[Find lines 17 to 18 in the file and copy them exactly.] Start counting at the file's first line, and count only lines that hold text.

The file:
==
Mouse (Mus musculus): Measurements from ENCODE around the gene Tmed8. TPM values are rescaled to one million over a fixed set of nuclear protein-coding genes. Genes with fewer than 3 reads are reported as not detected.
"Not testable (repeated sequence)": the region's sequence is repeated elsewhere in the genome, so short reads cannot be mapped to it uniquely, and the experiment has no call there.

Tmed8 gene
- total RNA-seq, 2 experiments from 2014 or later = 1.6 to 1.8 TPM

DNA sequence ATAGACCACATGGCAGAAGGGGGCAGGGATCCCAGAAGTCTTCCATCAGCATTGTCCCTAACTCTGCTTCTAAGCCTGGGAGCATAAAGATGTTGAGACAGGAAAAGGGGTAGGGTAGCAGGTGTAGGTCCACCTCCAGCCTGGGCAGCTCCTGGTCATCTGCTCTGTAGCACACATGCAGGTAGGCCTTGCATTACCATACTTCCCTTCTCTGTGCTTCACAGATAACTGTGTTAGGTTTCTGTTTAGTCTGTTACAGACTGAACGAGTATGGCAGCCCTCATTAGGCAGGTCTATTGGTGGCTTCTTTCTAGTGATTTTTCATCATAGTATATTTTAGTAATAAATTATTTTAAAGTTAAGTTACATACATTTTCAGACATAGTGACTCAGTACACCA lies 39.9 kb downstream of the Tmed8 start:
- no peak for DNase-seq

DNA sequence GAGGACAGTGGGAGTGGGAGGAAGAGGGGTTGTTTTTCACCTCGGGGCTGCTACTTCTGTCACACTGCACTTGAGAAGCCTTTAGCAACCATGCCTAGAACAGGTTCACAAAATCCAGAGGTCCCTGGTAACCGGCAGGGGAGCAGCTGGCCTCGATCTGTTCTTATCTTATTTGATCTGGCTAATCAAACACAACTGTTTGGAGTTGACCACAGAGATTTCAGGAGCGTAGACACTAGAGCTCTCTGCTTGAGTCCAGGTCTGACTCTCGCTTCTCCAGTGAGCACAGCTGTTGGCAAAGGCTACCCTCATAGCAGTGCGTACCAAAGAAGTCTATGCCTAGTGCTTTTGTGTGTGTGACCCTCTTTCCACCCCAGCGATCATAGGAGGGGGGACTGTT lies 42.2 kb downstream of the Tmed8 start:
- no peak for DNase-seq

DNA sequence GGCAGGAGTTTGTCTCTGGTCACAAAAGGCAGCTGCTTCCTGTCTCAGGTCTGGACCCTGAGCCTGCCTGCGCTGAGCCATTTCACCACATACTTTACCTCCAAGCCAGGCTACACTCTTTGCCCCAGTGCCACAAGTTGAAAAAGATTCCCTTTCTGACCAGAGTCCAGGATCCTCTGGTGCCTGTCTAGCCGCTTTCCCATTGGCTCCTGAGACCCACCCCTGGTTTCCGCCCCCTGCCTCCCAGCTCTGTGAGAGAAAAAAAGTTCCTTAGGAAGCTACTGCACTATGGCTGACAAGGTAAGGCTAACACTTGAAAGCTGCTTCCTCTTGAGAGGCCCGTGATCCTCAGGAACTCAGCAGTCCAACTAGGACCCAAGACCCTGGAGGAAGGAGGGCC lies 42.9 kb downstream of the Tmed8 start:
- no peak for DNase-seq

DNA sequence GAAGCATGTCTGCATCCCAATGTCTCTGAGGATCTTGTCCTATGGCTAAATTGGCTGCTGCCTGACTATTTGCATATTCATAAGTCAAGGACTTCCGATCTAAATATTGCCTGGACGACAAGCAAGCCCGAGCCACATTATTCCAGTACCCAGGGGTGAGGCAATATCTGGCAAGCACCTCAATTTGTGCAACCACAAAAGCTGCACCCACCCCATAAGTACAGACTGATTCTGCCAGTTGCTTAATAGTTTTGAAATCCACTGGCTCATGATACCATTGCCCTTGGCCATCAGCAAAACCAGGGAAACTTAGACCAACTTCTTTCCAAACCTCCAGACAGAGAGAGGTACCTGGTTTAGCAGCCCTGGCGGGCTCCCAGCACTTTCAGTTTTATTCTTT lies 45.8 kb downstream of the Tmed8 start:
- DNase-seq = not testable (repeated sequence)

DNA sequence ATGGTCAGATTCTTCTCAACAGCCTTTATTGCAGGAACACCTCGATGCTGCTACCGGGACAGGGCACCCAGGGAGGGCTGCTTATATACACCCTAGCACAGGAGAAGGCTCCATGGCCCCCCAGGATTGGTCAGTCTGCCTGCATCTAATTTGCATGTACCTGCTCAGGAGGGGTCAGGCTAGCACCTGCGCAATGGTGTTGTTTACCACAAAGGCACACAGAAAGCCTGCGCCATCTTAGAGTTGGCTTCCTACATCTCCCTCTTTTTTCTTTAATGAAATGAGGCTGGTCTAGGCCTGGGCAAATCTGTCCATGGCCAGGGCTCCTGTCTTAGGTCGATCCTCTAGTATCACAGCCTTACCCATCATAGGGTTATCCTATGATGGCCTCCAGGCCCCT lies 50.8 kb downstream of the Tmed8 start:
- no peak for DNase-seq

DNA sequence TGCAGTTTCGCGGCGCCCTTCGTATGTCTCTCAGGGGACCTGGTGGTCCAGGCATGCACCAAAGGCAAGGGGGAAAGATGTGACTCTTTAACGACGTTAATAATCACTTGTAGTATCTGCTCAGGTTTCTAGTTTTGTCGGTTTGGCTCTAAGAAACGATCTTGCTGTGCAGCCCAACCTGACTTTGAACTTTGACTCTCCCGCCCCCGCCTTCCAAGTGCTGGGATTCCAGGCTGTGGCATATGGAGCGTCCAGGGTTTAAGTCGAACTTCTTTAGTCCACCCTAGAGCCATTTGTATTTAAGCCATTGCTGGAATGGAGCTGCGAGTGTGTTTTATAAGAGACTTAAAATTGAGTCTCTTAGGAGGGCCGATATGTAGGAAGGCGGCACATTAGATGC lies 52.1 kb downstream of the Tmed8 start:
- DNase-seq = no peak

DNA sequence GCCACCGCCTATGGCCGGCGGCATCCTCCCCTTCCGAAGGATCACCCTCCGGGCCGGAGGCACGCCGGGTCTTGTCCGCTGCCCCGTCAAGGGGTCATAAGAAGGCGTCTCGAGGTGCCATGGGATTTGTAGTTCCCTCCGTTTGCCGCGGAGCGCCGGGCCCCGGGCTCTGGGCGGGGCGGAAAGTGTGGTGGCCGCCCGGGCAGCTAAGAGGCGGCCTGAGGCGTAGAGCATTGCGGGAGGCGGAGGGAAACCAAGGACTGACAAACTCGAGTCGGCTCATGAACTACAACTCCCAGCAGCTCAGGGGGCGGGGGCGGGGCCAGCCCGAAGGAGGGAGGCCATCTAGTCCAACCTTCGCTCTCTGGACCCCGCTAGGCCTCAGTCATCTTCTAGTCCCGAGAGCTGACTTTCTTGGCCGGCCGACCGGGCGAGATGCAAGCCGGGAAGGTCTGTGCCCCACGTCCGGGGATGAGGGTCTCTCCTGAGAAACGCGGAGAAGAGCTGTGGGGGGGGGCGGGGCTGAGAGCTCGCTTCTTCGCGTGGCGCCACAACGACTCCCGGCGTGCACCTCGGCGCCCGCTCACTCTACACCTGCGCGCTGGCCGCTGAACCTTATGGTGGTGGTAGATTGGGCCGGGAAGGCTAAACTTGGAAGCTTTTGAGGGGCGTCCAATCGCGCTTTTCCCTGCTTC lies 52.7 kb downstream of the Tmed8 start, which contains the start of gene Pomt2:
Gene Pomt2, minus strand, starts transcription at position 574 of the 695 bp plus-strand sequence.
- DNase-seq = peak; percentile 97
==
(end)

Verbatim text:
DNA sequence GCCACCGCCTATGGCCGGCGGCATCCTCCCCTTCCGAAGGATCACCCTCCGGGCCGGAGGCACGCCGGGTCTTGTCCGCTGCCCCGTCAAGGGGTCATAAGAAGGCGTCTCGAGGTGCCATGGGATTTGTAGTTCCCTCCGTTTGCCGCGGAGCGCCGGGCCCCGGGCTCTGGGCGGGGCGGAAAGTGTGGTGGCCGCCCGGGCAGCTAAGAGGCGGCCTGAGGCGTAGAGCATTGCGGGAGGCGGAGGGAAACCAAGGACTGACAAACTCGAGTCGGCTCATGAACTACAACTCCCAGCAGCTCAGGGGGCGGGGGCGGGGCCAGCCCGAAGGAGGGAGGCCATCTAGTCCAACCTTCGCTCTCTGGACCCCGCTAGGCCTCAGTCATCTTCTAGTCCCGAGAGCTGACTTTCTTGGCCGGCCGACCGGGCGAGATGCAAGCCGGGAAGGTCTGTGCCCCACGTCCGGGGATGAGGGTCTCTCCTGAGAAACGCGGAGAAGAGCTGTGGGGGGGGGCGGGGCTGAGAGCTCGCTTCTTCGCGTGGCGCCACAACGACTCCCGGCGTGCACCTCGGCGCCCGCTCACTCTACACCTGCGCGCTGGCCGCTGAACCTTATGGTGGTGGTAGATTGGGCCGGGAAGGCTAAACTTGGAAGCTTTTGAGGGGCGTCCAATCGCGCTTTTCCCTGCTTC lies 52.7 kb downstream of the Tmed8 start, which contains the start of gene Pomt2:
Gene Pomt2, minus strand, starts transcription at position 574 of the 695 bp plus-strand sequence.